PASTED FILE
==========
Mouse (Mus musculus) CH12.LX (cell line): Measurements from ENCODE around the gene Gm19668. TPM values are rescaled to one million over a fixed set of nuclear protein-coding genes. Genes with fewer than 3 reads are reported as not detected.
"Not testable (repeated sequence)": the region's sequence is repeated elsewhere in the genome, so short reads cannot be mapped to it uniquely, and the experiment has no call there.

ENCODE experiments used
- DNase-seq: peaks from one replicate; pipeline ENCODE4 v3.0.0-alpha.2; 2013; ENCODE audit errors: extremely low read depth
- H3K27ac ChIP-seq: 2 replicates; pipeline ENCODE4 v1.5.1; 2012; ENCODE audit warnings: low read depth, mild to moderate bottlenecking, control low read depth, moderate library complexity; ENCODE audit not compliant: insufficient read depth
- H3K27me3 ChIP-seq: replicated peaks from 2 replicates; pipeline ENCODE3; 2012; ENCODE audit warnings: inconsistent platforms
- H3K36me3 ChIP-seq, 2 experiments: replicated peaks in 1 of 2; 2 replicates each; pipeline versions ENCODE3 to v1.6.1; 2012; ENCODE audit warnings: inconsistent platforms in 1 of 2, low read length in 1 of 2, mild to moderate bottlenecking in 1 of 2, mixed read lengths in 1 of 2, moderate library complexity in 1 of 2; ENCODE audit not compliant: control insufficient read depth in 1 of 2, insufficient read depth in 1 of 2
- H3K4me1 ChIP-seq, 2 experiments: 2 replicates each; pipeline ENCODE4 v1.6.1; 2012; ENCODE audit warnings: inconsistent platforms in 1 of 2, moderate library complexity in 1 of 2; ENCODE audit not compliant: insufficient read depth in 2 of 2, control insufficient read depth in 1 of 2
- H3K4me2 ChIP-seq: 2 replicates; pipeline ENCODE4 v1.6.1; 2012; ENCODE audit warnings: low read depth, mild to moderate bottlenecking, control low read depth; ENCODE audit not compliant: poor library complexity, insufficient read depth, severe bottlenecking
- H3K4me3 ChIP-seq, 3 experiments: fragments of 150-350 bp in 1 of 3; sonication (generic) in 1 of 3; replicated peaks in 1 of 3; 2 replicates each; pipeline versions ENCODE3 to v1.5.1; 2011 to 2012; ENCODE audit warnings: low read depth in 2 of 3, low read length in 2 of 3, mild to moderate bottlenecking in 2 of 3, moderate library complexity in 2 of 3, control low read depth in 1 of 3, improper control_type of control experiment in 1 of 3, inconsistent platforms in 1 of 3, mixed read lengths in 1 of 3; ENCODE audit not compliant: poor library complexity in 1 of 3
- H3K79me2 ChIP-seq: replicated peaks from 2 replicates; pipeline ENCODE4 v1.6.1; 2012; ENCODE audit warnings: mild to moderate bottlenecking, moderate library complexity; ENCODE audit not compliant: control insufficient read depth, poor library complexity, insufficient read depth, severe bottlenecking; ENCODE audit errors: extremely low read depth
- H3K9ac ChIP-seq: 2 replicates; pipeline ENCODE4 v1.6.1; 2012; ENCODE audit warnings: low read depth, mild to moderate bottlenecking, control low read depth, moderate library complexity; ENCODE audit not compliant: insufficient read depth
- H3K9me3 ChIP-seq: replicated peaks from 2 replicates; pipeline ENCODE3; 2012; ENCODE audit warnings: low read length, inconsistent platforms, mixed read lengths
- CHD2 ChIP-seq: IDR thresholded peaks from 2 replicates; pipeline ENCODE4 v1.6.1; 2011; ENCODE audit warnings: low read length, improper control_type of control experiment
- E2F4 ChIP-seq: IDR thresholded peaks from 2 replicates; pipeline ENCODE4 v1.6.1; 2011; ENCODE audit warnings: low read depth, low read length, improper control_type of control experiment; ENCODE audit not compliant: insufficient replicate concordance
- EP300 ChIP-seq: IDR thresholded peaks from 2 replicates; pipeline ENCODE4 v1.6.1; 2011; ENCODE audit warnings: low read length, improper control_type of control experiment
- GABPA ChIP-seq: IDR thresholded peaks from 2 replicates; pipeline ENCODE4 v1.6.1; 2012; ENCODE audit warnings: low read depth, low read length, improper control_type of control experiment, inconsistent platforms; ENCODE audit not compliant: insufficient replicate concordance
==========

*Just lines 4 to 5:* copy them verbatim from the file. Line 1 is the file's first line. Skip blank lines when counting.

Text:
- DNase-seq: peaks from one replicate; pipeline ENCODE4 v3.0.0-alpha.2; 2013; ENCODE audit errors: extremely low read depth
- H3K27ac ChIP-seq: 2 replicates; pipeline ENCODE4 v1.5.1; 2012; ENCODE audit warnings: low read depth, mild to moderate bottlenecking, control low read depth, moderate library complexity; ENCODE audit not compliant: insufficient read depth